I contemplated sharing this in its entirety, but as the days passed, I knew I had to share with with others. What’s going on in America seems like a nightmare, I can hardly believe this is my reality. However, when we learn about each other’s stories, we can debunk stereotypes and assumptions, and create unity in our communities and countries. Here is my story:
As a 28-year-old African American woman living in American during the 21st century, I have seen my fair share of injustices. And because of what I have seen and experienced, I understand my privilege; but I am tired, frustrated, and yet determined.
My life is not a stereotype. I did not grow in a project development, attend a school with low graduation rates, dodge bullets on the neighborhood playground, grow up missing meals, or was never shown the possibilities life had to offer me. Instead, I grew up in a military family, excelled in schools where teachers poured into me, had a stable home, never missed any meals, attended a prestigious university, and discovered my worth.
Yet, even with my privilege, it did not shield me from discrimination, both outside and within my race. While on a trip to New York City during my freshman year of college, I stopped in a fancy clothing store for women to get away from the cold night. I noticed – as I was half browsing, half warming up – that the older, Black male security officer and older, white female store worker were watching me. I hated that they assumed I was going to steal something; so I left.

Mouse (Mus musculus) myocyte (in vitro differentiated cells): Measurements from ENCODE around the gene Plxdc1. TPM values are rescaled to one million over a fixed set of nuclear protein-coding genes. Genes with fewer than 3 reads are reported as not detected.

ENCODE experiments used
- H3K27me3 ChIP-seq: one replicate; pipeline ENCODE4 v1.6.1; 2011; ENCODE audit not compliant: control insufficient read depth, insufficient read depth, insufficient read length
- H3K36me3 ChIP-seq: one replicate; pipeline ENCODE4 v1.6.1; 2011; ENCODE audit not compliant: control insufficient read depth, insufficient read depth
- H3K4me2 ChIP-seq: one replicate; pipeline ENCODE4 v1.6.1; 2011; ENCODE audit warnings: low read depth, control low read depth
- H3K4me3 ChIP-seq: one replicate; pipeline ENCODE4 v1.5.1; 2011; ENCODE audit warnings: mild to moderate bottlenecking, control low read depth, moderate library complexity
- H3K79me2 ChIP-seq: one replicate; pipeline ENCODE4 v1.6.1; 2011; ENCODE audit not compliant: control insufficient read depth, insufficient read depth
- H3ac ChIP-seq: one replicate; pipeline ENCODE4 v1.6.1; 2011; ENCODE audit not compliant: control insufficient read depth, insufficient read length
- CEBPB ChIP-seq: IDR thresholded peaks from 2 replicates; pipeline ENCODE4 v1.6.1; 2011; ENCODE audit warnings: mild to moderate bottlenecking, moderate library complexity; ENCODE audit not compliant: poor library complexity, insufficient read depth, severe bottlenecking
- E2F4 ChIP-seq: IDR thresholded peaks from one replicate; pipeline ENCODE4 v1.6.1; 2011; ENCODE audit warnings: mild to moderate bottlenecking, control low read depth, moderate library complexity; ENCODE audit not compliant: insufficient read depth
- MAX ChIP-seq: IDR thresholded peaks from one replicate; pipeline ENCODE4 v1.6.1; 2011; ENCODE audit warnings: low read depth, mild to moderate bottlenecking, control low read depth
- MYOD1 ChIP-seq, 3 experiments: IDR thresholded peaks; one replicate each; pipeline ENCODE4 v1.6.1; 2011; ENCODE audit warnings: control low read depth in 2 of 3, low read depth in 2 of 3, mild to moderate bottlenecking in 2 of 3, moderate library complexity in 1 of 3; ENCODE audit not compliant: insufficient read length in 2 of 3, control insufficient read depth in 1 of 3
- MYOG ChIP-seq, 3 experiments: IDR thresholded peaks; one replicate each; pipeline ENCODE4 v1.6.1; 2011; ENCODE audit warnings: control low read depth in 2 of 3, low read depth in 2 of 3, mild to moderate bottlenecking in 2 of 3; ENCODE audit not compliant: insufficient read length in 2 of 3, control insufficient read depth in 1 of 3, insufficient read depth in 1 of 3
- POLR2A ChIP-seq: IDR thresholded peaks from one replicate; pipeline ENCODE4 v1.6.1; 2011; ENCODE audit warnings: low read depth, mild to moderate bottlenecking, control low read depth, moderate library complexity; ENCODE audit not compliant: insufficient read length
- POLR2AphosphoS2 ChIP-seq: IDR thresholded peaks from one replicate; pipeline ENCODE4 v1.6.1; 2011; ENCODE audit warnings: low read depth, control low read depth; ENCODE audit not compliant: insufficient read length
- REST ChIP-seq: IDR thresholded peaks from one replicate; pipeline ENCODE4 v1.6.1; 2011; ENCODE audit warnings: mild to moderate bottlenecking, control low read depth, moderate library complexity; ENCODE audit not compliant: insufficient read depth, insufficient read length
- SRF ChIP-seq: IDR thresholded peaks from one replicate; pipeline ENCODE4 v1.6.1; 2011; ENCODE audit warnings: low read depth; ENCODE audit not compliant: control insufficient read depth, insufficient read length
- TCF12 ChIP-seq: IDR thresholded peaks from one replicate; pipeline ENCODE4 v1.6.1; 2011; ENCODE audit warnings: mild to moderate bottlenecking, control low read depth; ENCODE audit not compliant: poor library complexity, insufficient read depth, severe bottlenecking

But even more disappointing than people outside of your race making assumptions about you, is your own race treating you differently because of how you talk and act. When I talk, I use proper English; which is the result of years of reading many books and referencing the dictionary when I asked my parents the spelling of a word. In high school, I wore jeans and a t-shirt religiously, listened to country music, played the clarinet, and was serious about my studies. Somehow those things (and maybe other things I did) made me different, and to try to grasp all that I was, I was labeled an “Oreo.” An “Oreo” is a term used to describe a person who appears to be Black on the outside but exhibits “white” characteristics. I struggled for years with my identity being stripped from me by people who looked just like me. However, if you look back at history, you will see that this isn’t anything new…it’s a result of slavery. Slaves were divided on a plantation by their strength and abilities, complexion, and beauty. Then, perhaps through the 1970s, there was division in the African American community based on whether a person had lighter (favorable) or darker (unfavorable) skin. And now, it’s about your level of Blackness and “wokeness”, where your “Black card” can be revoked for reneging in spades or not knowing Black pop culture references. Identity and relationship with one’s culture should not be divided nor discredited due to the completion of their skin color or background experiences.